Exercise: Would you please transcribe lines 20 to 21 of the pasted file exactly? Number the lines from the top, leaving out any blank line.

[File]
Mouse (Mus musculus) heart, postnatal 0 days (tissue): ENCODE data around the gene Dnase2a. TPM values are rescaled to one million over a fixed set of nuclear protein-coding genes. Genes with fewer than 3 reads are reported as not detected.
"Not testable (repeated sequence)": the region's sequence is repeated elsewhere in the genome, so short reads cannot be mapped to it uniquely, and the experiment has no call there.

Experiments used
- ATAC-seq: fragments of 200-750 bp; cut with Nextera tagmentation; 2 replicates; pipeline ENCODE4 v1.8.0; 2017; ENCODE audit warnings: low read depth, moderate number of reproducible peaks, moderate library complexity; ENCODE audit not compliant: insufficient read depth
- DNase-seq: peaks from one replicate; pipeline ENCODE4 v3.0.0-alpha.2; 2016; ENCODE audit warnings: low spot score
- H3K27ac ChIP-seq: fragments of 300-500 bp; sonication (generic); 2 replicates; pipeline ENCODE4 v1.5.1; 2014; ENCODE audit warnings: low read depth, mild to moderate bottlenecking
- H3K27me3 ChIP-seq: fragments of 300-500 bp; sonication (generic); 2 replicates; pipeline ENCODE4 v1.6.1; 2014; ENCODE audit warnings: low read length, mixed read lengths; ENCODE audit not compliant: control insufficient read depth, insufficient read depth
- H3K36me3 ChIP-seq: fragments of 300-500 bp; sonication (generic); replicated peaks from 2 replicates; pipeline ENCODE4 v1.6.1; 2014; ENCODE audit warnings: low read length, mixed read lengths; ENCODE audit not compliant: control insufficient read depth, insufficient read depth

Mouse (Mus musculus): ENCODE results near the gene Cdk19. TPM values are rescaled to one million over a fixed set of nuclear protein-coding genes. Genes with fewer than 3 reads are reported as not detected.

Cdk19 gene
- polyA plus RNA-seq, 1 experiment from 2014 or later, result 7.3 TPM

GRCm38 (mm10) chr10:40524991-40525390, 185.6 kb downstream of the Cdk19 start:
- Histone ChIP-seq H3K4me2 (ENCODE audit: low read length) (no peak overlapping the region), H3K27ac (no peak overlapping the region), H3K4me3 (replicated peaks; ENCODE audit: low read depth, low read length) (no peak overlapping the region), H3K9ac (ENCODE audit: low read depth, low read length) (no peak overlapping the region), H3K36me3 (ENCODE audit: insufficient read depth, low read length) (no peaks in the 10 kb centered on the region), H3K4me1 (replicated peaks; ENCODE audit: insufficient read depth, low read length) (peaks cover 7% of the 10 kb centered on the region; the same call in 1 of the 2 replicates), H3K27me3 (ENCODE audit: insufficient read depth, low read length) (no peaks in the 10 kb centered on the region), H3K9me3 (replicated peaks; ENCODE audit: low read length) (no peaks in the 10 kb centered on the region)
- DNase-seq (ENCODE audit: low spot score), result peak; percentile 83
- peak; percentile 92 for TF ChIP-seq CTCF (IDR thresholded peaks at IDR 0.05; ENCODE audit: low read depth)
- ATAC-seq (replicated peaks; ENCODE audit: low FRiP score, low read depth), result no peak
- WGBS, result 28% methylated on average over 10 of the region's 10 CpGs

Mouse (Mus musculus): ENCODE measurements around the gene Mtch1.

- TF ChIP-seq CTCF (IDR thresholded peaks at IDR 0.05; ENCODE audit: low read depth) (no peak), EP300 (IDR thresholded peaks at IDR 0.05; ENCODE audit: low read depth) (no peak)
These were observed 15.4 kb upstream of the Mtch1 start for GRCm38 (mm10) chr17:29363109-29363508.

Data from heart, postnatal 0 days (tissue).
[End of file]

These were observed 15.4 kb upstream of the Mtch1 start for GRCm38 (mm10) chr17:29363109-29363508.

Data from heart, postnatal 0 days (tissue).